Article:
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Thursday, 30 April 2009
Poisoned By Celebrity
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by Theodore Dalrymple (May 2009)


Can someone who appears to have been born without a moral sense, or never to have developed one, properly be called ‘evil,’ or even ‘bad?’

For when we evaluate people and classify them morally, as inevitably we do, whatever those who claim to hate the sinner but love the sin may say, we assume that they are moral agents, able to behave differently from how they actually do behave.  more>>>

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Posted on 04/30/2009 6:10 PM by NER
Comments
7 Jun 2009
Sue Sims
The subject of your essay sounds disturbingly like my youngest son, who has Asperger's Syndrome: the coldness towards others - at least, the lack of empathy - and inability to form friendships; high intelligence combined with contempt for those less endowed; pedantic style of writing (and, presumably, speech - one of the major indicators of Asperger's); and perduring obsessions. (Andrew, luckily, is obsessed with Doctor Who and stand-up comedians, neither of which, with any luck, should lead to murder.) None of this excuses a murderer, but may help to explain him.

21 May 2009
eklavya

A study of psychopaths reveals time and time again that despite completely normal and in many cases very caring and compassionate family support they develop harmfull, hurtfull and cruel traits. Inexplicable as it may be,  it seems that in many cases they are born and not made evil.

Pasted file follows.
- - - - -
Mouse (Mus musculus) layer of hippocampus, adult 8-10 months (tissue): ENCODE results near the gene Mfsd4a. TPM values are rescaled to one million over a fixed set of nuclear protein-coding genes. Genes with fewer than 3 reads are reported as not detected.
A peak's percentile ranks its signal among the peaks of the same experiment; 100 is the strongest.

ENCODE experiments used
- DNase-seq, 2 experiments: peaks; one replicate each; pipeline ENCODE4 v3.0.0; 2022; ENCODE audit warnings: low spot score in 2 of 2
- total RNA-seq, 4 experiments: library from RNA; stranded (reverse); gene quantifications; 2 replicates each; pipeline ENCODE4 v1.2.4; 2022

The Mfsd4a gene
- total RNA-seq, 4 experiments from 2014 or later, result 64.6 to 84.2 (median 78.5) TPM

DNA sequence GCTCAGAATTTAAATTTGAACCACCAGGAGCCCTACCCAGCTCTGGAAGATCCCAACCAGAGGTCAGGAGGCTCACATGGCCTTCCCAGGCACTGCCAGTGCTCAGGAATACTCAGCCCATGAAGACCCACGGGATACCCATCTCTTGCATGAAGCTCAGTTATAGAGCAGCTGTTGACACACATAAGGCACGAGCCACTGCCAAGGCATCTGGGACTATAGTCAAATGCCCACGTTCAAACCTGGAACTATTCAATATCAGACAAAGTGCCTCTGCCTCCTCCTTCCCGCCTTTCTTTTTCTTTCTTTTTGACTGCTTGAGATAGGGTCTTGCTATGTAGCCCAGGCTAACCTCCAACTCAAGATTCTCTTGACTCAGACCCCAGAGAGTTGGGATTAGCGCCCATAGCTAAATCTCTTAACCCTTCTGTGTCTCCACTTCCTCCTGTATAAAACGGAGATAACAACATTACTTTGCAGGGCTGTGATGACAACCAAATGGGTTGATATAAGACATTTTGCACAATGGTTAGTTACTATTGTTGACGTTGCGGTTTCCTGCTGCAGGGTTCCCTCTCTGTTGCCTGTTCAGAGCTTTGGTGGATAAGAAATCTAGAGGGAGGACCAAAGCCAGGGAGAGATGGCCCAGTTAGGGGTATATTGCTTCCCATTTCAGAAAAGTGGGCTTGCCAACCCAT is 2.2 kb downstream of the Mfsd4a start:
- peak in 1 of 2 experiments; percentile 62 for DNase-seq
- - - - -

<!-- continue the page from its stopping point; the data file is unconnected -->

13 May 2009
Jonathan Schmidtd

With regard to opening line which states: "...whatever those who claim to hate the sinner but love the sin may say..." Sorry to be so dense, but is it not supposed to be the other way round? As: "those who claim to hate the sin but love the sinner"?



7 May 2009
Send an emailhayden eastwood

Great article,

There is actually a biographical film about the life of Graham Young which I would recommend (I forget what it's called unfortunately). I believe it was reconsructed from his sister's diary.

 

The peculiar thing about life is that many people have great lives and turn out to be mean while others, who have awful lives, turn out to be lovely.

 

I really disagree with the vast majority of psychiatrists whom I've asked about this who, for one reason or another, believe that evil people are made rather than born.

 

 



4 May 2009
J

I work with criminal offenders and the one poisoner I have worked with is the most unrepentant hypocrite person I have worked with so far, bar one other person who was not a murderer. And this is after 20 years of prison. Yet, we have to let that person out, that's the way it works. Very well mannered, well combed, if this person goes out on the street, others will see only a regular, vulnerable aged individual and yet, the evil is there to be seen and heard by whoever explores this person's thinking and past actions.



3 May 2009
Send an emailAndyJS

 Another brilliant article by Dr Dalyrymple. justsomedude's comment is incomprehensible to me. The article seemed to be the very opposite of his description.



3 May 2009
Send an emaildfp21

At some point early in human development, we each get the spark of life. We are alive. It's as if our bodes have captured some passing energy which now drives our soul.

What if that energy was bad? The universe seems to be full of opposing forces. Why shouldn't those forces be naturally represented in people as good and evil?

(it would explain the first commenter above)



2 May 2009
Send an emailAnton

As usual, a brilliant and wonderful essay by Mr. Dalrymple. "Just some dude", if you have nothing useful to say, why comment at all?



1 May 2009
just some dude

Not much in that article is based on well-reasoned, competent thought. The author's musings sound curiously like those of a budding madman.